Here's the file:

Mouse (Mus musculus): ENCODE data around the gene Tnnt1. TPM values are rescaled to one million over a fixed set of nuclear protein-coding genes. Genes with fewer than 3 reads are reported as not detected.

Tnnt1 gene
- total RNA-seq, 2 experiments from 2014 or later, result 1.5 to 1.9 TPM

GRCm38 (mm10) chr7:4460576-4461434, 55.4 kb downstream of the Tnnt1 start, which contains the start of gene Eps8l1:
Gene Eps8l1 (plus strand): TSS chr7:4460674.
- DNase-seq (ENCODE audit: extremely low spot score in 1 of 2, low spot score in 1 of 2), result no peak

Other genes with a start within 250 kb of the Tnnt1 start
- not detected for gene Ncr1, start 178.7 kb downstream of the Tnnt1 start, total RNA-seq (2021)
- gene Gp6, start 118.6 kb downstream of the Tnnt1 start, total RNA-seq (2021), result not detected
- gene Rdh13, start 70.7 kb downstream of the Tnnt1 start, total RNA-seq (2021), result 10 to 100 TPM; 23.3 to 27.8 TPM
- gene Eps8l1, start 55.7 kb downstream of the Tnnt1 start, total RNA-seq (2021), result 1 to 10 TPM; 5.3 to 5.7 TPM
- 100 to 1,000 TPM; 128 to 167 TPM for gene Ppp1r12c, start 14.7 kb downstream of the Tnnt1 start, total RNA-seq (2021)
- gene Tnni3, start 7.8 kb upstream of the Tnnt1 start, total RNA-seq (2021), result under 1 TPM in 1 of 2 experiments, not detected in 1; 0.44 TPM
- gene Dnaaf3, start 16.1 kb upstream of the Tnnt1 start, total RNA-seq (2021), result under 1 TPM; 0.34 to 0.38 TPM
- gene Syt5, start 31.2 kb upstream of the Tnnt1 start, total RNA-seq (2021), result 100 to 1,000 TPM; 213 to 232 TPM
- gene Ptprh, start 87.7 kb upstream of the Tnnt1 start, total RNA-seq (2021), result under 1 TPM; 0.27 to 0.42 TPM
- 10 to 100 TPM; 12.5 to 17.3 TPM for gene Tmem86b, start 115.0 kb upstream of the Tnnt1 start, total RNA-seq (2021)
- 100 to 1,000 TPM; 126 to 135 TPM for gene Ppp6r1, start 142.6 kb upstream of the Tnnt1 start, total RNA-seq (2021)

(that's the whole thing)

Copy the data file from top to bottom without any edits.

Mouse (Mus musculus): ENCODE data around the gene Tnnt1. TPM values are rescaled to one million over a fixed set of nuclear protein-coding genes. Genes with fewer than 3 reads are reported as not detected.

Tnnt1 gene
- total RNA-seq, 2 experiments from 2014 or later, result 1.5 to 1.9 TPM

GRCm38 (mm10) chr7:4460576-4461434, 55.4 kb downstream of the Tnnt1 start, which contains the start of gene Eps8l1:
Gene Eps8l1 (plus strand): TSS chr7:4460674.
- DNase-seq (ENCODE audit: extremely low spot score in 1 of 2, low spot score in 1 of 2), result no peak

Other genes with a start within 250 kb of the Tnnt1 start
- not detected for gene Ncr1, start 178.7 kb downstream of the Tnnt1 start, total RNA-seq (2021)
- gene Gp6, start 118.6 kb downstream of the Tnnt1 start, total RNA-seq (2021), result not detected
- gene Rdh13, start 70.7 kb downstream of the Tnnt1 start, total RNA-seq (2021), result 10 to 100 TPM; 23.3 to 27.8 TPM
- gene Eps8l1, start 55.7 kb downstream of the Tnnt1 start, total RNA-seq (2021), result 1 to 10 TPM; 5.3 to 5.7 TPM
- 100 to 1,000 TPM; 128 to 167 TPM for gene Ppp1r12c, start 14.7 kb downstream of the Tnnt1 start, total RNA-seq (2021)
- gene Tnni3, start 7.8 kb upstream of the Tnnt1 start, total RNA-seq (2021), result under 1 TPM in 1 of 2 experiments, not detected in 1; 0.44 TPM
- gene Dnaaf3, start 16.1 kb upstream of the Tnnt1 start, total RNA-seq (2021), result under 1 TPM; 0.34 to 0.38 TPM
- gene Syt5, start 31.2 kb upstream of the Tnnt1 start, total RNA-seq (2021), result 100 to 1,000 TPM; 213 to 232 TPM
- gene Ptprh, start 87.7 kb upstream of the Tnnt1 start, total RNA-seq (2021), result under 1 TPM; 0.27 to 0.42 TPM
- 10 to 100 TPM; 12.5 to 17.3 TPM for gene Tmem86b, start 115.0 kb upstream of the Tnnt1 start, total RNA-seq (2021)
- 100 to 1,000 TPM; 126 to 135 TPM for gene Ppp6r1, start 142.6 kb upstream of the Tnnt1 start, total RNA-seq (2021)